restricted access 6. The Origins and Elaboration of Rank in the Early and Middle Formative Periods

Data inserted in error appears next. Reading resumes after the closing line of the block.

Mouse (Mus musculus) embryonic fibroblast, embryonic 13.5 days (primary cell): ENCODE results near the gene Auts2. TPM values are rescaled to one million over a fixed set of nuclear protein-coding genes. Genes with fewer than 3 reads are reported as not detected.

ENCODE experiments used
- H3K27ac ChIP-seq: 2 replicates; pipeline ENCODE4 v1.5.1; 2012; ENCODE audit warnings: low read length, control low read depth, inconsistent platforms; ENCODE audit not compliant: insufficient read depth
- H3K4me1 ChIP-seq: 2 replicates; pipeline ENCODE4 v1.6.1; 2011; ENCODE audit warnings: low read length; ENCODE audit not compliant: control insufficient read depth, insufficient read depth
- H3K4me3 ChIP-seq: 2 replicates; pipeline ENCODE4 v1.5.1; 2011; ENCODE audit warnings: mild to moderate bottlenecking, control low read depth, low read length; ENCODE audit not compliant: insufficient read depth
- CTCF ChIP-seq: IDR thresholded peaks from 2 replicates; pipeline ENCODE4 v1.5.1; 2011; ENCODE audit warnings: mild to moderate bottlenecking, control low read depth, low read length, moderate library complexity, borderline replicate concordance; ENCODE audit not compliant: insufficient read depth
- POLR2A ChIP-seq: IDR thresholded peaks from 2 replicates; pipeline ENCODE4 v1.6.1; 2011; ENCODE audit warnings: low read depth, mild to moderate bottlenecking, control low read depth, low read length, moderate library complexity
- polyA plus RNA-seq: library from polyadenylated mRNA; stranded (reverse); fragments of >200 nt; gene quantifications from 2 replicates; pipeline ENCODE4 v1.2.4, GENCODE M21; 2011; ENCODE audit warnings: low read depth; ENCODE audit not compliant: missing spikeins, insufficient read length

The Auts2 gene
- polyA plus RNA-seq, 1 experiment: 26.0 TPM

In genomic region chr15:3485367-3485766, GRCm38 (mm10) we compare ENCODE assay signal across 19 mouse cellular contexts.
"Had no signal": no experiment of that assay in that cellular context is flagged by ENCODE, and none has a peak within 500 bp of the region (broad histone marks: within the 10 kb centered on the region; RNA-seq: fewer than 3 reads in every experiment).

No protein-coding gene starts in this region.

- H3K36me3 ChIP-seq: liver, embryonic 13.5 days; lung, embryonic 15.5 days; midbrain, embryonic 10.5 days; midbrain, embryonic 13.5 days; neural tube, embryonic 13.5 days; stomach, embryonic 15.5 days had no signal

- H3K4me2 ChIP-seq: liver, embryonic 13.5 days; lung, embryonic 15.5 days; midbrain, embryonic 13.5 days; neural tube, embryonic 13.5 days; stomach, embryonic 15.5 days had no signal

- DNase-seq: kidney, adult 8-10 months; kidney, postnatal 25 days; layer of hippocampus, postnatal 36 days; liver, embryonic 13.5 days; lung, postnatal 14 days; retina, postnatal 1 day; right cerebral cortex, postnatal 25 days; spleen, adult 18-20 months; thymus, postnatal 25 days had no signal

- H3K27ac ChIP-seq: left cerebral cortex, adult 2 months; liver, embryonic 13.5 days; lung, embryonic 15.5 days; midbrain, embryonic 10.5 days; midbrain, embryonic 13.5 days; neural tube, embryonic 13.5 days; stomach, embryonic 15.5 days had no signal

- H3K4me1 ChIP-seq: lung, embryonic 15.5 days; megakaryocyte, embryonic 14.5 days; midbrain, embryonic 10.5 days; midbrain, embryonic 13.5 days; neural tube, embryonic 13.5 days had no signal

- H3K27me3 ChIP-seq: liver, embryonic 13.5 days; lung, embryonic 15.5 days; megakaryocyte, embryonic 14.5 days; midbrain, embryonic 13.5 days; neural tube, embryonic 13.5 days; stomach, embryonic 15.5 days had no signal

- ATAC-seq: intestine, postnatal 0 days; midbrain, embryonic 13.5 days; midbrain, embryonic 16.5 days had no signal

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The First Settled Villages of the Early Formative Period, circa 2000 to 1300 b.c. The beginning of the Early Formative period is defined as the time when the first sedentary populations living in permanent villages developed in the Titicaca Basin. The previous Late Archaic period was characterized by relatively small, semisedentary populations pursuing an economy based on a mix of hunting, plant collecting, horticulture, fishing, and animal domestication. Mark Aldenderfer (1989, 1998) describes patterns of decreasing mobility, resource intensi fication, and settlement shifts that emerged by the end of the Late Archaic period, prior to the emergence of more complex social organization. The Early Formative societies that developed in this context were characterized by sedentism, specialization, hierarchy, and demographic growth (Aldenderfer 1989: 133). 9 9 Over more than two millennia, the Early Formative cultures of the circum-Titicaca Basin developed successful plant agricultural systems, maintained domesticated animal herds, consistently exploited the lake resources, and established permanent villages. Of course, there is no discrete beginning to the Early Formative period, as there is no specific end to the Archaic. The transition from Late Archaic to Early Formative lifeways was a long process, not an event. James Brown (1985) and Jeanne Arnold (1993) have pointed out that sedentary populations can be maintained by nonagricultural subsistence strategies , at least in North America. Michael Moseley (1975, 1992) has persuasively argued that in the Andes , maritime resources supported complex, sedentary societies in the preceramic periods on the coast. The same appears to be true for the Titicaca region, particularly given the rich resource base provided by C H A P T E R 6 The Origins and Elaboration of Rank in the Early and Middle Formative Periods the lake and rivers that run into the lake. The Early Formative period represents the establishment of village life in the region but does not necessarily imply the existence of fully developed agriculture, pastoralism , and the abandonment of hunting, fishing, and plant collecting. Rather, the process from a predominantly nomadic to a predominantly sedentary way of life evolved over millennia and included a variety of subsistence strategies. In the Titicaca Basin, the shift to sedentism was not necessarily based on agriculture and domesticated animals. On the Pacific coast in the central Andes, sedentism and elaborate monument construction preceded the development of plant food agriculture. In theory, the rich lake edge and freshwater riverine environments should have provided sufficient resource concentration to permit the development of permanent villages, as it did on the Peruvian coast in the late preceramic period. For instance, Aldenderfer (1989) argues that the Late Archaic site of Quelcatani was a residential camp. The population lived in semipermanent settlements with domestic structures and probably maintained domesticated camelids. In other words, we can expect many sites with Late Archaic diagnostics to also have features characteristic of the Early Formative, and vice versa. This period would have been transitional between an Archaic lifeway of predominantly hunting , foraging, and fishing to a more sedentary one with the adoption of agriculture as the principal source of food. We can also hypothesize substantial variation of the economies in the Late Archaic throughout the Titicaca Basin. Lake and river-edge areas appear to have been used more intensively, but the puna areas away from these water sources were sparsely populated . This hypothesis is based on the recent work of Aldenderfer (1998) in the Río Ilave region, as well as on the analysis of settlement data from the JuliPomata region (Stanish et al. 1997). The development of permanent residential strucC H A P T E R 6 1 0 0 tures aggregated in sedentary villages is the defining characteristic of an Early Formative lifeway, but the transition to dependence on agricultural or intensive horticultural, lacustrine, and/or riverine resources was a long and uneven process. Archaeologists stress different characteristics as important in this process. The existence of fully sedentary villages is not so important in and of itself; the cultural concomitants of established village life are more significant. The existence of a sedentary village implies a reliance on stable food sources such as agriculture, or at least intensive horticulture, intensive lake or river exploitation, possible territorial marking, and population levels substantially above that of a mobile hunting and collecting economy. At the end of the Late Archaic, there clearly was a major change in the lifeways of the Titicaca Basin peoples that is related to this sedentism process. As Browman (1984: 119) notes, “Shortly after...


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